Adults too are vulnerable to situations that make them feel powerless, which can lead to patterns of behavior considered anti-social and/or destructive. Operating within the negative range of emotions, like fear and anger, recently dis-empowered folk are often a menace to themselves and those around them, as they try to find alternative means of empowerment, often at the expense of morality. What is often not acknowledged is how good it feels to operate from an emotionally negative place, to embrace the dark side, to scorn all that is sensitive and good and to wallow in the crappiness of it all. It’s empowering and, to a degree, fulfilling. Unfortunately, it is also destructive and ugly and the road to ruin.
So, there we have it, my observations as to why the dark side is so delicious. Hardly a comprehensive analysis; still, enough to call forth your own understanding if you too have enjoyed a traipse to the dark side. Once the emperor of the dark side has been de-frocked (the emperor in this case being the scared little kid in all of us that wants its own way), the harder it is to succumb to the mysterious allure of all things negative. Far better that we heal ourselves and head towards the light. That doesn’t mean we can’t access the good stuff now and then: any situation that feels precarious is likely to administer adrenaline to our heads and our hearts – that includes running a marathon, jumping out of a plane (preferably with a parachute) or quitting the job we hate to follow our dream.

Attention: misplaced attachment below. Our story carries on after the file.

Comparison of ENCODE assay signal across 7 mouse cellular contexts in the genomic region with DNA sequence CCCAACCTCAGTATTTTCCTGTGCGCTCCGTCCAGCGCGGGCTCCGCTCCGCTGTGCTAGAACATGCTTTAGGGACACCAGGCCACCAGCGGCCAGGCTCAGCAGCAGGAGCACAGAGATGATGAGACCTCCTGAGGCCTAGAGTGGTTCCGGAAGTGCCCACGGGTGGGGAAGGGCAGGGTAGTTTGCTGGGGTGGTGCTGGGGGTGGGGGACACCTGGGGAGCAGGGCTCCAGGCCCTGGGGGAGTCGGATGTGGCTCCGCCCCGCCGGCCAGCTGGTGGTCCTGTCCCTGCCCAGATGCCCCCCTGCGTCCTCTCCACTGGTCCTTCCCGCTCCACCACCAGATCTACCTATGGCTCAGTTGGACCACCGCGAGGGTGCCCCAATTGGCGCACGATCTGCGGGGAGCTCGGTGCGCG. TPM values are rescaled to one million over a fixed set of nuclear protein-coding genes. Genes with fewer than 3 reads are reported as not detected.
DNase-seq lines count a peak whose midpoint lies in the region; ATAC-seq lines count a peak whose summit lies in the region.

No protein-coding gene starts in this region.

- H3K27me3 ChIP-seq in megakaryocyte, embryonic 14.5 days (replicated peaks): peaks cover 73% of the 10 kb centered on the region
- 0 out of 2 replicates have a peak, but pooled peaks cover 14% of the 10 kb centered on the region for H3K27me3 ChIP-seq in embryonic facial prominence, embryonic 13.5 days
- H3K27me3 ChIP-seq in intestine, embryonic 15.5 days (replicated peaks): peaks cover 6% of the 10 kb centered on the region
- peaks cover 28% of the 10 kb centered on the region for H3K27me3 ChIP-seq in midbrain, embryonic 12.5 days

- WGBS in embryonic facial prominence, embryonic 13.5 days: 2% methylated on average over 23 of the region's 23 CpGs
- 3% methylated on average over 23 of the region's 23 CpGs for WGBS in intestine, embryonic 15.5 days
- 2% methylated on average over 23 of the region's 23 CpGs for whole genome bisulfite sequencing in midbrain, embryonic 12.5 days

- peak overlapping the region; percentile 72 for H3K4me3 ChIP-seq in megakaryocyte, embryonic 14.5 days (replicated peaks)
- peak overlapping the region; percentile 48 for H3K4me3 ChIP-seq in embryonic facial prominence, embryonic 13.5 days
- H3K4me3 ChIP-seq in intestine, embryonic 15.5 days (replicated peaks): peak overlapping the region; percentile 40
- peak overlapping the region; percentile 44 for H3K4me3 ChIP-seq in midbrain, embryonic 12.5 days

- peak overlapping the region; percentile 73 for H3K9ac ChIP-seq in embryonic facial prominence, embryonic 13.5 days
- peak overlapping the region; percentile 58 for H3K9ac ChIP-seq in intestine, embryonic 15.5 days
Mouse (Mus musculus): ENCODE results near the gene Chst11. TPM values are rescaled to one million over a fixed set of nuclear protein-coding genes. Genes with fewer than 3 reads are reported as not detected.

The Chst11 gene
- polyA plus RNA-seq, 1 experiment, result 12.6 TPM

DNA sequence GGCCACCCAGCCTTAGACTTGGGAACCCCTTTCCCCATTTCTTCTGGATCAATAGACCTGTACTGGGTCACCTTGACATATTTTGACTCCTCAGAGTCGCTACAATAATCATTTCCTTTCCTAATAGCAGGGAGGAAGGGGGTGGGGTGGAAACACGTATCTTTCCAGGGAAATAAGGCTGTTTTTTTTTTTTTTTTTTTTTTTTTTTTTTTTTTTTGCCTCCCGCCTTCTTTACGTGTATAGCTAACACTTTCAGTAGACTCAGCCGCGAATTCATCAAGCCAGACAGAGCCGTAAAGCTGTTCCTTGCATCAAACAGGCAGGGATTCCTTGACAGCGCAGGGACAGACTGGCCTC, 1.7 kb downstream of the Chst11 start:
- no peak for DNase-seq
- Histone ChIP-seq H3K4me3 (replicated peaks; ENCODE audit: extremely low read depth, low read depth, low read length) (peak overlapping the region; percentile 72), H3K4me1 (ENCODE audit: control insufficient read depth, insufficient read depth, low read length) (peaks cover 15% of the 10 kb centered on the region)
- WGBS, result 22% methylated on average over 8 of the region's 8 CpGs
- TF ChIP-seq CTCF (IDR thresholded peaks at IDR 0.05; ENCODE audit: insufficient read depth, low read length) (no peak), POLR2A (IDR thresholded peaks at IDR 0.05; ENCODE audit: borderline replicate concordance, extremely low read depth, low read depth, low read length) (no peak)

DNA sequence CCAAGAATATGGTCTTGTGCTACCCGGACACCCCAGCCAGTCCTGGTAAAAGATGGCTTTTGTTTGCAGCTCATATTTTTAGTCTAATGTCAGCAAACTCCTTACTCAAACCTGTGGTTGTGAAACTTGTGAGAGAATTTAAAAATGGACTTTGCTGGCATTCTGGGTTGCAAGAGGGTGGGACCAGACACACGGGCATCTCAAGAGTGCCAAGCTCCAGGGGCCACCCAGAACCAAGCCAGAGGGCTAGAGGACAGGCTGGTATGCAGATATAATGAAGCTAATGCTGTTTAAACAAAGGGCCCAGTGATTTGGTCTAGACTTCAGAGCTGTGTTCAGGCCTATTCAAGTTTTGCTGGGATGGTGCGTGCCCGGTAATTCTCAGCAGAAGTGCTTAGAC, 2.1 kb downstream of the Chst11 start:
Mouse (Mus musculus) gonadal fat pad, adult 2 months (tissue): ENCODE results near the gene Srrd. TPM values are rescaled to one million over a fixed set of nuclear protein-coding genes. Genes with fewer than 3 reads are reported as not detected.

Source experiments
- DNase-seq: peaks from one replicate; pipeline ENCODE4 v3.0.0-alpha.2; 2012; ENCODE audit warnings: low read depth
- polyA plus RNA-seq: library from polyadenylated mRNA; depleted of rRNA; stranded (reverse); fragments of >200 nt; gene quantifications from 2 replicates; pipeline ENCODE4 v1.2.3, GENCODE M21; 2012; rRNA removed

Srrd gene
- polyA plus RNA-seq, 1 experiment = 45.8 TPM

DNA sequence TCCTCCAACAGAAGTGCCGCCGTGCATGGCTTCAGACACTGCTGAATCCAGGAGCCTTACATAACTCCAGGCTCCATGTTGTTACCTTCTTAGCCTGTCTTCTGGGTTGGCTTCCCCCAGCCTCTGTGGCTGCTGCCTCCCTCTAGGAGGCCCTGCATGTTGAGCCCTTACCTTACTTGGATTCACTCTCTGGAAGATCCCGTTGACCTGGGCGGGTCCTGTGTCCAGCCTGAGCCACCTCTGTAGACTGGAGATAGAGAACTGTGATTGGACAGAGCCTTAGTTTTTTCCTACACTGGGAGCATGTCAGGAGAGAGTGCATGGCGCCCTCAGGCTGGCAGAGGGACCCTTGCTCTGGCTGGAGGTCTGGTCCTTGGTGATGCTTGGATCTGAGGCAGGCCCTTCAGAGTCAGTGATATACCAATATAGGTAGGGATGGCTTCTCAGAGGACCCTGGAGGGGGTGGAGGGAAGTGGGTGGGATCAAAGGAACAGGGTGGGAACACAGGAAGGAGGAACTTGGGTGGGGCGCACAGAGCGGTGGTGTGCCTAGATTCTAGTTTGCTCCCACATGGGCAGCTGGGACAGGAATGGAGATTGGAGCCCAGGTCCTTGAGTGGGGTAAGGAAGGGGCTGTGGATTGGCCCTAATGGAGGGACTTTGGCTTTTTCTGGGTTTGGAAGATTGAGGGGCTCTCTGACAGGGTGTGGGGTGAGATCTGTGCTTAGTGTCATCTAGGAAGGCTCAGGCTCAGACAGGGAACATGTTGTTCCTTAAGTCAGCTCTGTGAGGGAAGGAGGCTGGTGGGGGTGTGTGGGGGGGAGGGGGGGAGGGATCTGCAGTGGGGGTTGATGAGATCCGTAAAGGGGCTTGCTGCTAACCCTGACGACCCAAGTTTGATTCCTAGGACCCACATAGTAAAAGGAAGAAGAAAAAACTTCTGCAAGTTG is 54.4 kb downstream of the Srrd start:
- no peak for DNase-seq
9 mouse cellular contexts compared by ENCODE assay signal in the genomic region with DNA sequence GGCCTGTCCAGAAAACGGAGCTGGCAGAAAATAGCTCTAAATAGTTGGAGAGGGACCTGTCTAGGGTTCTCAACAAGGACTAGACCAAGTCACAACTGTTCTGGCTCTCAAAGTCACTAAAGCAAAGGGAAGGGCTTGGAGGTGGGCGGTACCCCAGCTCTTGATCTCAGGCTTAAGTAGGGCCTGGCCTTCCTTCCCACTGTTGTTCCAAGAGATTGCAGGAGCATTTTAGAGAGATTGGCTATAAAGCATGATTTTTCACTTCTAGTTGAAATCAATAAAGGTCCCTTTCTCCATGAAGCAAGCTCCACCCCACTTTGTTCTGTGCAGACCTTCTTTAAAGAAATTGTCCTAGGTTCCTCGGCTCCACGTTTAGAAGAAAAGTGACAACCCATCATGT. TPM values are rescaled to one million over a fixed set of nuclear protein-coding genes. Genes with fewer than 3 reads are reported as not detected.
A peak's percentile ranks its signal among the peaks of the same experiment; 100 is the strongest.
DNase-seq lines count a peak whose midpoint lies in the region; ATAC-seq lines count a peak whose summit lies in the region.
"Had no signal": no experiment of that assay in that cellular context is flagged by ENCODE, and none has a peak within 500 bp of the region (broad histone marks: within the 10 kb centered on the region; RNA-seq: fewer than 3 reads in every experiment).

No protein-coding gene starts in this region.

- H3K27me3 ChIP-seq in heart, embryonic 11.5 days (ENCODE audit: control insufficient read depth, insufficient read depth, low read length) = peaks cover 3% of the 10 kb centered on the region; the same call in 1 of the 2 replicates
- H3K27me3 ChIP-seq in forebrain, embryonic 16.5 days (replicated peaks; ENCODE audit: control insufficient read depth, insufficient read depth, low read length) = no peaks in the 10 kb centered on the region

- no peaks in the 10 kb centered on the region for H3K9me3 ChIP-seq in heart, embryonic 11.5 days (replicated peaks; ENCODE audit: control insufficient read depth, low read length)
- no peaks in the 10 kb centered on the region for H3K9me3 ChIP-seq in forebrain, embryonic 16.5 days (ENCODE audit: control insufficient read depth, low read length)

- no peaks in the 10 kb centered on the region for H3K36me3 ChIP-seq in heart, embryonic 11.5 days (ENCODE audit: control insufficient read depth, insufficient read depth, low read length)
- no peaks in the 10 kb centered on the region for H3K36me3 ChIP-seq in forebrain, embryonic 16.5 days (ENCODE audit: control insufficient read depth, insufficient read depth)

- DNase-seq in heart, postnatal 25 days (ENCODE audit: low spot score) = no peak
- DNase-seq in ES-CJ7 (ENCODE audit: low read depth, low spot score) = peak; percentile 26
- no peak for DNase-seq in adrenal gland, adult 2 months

The dark side might be delicious on first bite, but it’s a superficial taste at best. Far more engaging and delectable, in a lasting sense, is striving for integrity, empowering others instead of ourselves and being kind.
Rebecca is a painter, collage artist and writer. Originally from New Zealand, she now lives on a little Island in the Irish Sea. She has a degree in Religious Studies and is passionate about religious history, philosophy and esoteric goings on. Her favourite research topic is peculiar religious figures; those people who, through their devotion and vision of the divine, challenged the religious establishments to which they belonged, sometimes being crushed by those establishments, other times irrevocably changing them.
You can contact her and/or find her artwork and other writing on her website rebeccaodessa.com